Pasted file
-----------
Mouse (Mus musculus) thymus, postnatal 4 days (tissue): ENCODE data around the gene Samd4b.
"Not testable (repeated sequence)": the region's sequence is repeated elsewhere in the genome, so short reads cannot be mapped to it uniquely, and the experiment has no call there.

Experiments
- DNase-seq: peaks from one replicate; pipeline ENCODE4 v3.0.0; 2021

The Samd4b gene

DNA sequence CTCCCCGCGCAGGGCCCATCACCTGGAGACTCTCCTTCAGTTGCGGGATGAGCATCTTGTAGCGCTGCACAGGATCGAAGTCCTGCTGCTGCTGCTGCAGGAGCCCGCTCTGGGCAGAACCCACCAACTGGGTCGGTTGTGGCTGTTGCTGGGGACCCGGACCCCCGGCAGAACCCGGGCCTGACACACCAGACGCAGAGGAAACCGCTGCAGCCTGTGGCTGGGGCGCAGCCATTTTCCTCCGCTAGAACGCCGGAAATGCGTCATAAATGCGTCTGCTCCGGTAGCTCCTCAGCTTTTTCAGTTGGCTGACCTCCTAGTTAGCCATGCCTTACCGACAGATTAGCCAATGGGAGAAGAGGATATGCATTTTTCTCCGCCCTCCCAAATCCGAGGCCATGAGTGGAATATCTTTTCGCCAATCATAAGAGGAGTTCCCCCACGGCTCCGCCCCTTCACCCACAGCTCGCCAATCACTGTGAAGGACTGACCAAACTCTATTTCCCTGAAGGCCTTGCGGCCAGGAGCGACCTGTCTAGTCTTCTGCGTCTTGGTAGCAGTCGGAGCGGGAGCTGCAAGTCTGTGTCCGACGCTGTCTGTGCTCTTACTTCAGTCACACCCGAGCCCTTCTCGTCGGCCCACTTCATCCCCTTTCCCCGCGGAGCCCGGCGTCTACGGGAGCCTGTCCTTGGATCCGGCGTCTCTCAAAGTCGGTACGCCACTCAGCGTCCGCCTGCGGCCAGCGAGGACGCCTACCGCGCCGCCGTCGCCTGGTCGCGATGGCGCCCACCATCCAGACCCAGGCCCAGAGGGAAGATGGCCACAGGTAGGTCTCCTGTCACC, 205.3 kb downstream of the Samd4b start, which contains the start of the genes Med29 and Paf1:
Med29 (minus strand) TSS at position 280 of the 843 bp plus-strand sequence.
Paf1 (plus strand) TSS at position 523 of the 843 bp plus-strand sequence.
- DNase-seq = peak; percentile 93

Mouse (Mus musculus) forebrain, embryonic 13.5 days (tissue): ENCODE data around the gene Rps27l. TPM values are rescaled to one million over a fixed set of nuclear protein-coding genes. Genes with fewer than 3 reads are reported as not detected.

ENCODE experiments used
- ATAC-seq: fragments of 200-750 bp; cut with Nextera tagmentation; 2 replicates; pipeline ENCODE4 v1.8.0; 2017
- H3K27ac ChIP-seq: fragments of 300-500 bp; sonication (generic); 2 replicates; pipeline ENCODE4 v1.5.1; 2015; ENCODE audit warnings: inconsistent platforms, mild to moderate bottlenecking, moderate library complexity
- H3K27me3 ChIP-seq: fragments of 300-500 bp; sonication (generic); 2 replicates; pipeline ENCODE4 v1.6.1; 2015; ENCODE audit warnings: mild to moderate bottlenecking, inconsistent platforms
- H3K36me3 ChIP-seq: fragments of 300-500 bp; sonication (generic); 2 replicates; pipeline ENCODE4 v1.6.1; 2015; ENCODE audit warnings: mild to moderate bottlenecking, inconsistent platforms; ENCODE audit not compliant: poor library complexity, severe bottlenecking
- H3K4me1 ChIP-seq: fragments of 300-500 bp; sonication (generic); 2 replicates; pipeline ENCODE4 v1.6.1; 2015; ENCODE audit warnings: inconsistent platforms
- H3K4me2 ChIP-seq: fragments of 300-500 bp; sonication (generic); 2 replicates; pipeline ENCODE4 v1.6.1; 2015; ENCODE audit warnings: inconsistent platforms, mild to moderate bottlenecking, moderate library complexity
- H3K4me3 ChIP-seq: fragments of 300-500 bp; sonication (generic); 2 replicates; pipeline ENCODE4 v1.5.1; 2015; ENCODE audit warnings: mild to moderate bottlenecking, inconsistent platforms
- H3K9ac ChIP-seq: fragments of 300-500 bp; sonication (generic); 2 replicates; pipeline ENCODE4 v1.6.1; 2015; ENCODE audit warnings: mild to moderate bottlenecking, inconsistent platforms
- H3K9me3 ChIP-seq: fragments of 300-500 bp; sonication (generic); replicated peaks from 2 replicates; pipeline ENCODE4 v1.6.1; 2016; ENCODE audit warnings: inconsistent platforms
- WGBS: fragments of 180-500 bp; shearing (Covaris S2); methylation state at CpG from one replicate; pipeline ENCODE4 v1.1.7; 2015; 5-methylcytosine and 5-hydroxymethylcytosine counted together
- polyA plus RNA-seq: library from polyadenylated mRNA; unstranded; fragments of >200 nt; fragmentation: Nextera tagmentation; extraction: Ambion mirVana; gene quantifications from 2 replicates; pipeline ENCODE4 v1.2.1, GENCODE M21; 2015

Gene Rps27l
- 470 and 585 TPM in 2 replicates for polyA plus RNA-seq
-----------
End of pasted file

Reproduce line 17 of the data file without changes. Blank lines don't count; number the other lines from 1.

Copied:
- H3K4me2 ChIP-seq: fragments of 300-500 bp; sonication (generic); 2 replicates; pipeline ENCODE4 v1.6.1; 2015; ENCODE audit warnings: inconsistent platforms, mild to moderate bottlenecking, moderate library complexity